Health, Nutrition, and Population in Madagascar 2000-09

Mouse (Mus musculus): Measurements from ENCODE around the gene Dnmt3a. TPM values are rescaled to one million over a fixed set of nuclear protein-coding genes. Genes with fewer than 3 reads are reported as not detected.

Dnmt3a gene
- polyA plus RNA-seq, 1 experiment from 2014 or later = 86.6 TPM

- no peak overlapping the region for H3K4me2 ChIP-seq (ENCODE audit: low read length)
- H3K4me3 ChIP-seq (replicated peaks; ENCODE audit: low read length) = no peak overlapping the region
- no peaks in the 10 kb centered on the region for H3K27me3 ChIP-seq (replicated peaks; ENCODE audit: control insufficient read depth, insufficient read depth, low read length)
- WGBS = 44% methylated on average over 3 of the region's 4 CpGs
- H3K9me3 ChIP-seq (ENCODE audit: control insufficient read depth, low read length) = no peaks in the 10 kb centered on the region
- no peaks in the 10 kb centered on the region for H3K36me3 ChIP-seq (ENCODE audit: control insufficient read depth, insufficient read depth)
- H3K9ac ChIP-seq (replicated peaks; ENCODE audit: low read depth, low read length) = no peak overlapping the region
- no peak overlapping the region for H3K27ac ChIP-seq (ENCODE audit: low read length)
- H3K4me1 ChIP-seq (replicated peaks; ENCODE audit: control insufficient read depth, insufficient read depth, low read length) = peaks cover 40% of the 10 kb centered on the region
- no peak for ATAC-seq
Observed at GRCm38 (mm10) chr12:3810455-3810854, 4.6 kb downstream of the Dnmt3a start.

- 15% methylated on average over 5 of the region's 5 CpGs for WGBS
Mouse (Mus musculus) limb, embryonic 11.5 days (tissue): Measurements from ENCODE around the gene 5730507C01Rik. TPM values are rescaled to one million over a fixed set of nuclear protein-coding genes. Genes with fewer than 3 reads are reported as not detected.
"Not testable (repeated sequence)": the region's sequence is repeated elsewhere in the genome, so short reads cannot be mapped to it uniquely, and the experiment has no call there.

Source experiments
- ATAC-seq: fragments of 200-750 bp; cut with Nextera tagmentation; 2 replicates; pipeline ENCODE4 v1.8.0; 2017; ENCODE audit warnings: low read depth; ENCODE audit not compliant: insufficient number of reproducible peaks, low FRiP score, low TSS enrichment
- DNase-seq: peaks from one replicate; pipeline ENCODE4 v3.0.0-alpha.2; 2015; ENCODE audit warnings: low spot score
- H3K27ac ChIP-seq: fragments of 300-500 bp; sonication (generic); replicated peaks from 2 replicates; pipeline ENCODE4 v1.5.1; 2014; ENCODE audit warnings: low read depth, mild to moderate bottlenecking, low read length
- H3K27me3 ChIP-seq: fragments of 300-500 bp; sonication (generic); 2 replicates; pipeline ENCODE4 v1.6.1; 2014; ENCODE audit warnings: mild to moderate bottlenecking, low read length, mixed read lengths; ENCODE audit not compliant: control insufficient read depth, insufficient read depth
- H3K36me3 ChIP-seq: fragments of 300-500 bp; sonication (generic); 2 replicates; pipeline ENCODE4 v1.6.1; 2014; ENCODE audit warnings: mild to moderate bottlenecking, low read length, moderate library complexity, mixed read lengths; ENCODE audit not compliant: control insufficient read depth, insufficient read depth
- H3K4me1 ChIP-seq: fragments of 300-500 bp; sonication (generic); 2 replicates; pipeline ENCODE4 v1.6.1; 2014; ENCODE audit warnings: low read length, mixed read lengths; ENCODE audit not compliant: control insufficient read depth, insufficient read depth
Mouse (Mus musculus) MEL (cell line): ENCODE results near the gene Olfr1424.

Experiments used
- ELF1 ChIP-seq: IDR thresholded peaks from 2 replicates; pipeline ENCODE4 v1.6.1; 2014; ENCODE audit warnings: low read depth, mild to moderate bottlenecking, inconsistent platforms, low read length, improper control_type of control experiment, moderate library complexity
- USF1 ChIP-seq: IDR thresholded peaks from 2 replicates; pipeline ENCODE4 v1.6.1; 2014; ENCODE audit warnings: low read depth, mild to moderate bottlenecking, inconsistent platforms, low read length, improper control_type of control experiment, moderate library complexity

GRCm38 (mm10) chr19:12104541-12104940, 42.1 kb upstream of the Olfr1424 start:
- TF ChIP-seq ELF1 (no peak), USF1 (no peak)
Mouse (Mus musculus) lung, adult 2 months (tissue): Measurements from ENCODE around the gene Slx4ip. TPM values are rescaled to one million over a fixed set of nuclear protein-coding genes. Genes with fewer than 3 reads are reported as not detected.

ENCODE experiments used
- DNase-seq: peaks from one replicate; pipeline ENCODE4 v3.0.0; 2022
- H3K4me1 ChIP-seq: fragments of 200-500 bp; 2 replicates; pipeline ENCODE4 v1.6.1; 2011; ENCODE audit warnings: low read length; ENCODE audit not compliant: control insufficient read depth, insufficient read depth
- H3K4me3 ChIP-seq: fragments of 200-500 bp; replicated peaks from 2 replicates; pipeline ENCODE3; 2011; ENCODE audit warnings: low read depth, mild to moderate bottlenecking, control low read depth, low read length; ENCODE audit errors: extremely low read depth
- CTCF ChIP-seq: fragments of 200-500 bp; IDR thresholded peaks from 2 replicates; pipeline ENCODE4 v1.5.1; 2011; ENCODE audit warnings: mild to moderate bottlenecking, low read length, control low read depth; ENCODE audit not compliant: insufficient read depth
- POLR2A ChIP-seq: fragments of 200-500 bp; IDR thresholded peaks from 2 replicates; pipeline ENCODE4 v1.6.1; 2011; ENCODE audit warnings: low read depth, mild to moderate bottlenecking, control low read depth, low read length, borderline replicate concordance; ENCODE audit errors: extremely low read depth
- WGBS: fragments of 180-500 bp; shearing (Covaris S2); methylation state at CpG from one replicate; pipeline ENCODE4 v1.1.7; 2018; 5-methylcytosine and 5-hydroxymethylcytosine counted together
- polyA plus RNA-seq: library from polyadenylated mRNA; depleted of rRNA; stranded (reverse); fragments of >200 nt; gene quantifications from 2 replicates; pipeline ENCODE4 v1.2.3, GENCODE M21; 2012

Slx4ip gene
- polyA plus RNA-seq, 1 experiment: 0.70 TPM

With an income per capita US$400 in 2008, Madagascar is one of the poorest countries in the world. Poverty is widespread but with significant urban-rural differences (52 percent versus 74 percent). Health, nutrition, and the fight against communicable diseases and HIV/AIDS are key goals of the country's poverty reduction strategy, the Madagascar Action Plan 2007-2012. The National Health Sector and Social Protection Development Plan 2007-2011 was developed to strengthen the health system and improve service delivery to reduce neonatal, child and maternal mortality, address malnutrition and control communicable illnesses. The health sector has benefited from increasing investment over the last years, and a number of studies and surveys have been carried out, providing a wealth of information that is yet to be analyzed in a complementary way. This Country Status Report (CSR) seeks to capitalize on all of the existing data in the health sector, compare Madagascar to countries of similar income levels and assess the results achieved by the health system. The CSR provides an analysis of the population's health and nutrition status by linking health outcomes, household/individual behaviors, community factors, government interventions, and service provision. Although Madagascar is performing beer than the SSA average of 645 per 100,000 live births, the maternal mortality rate has stagnated over the last decade and in 2008/09 was estimated at 498. Health care seeking behavior for preventive child health services at the health facility level is improving. Complete immunization coverage stands at 62 percent in 2008 (for children 12 to 23 months), but there are still large differences in coverage across regions, place of residence, and income groups.
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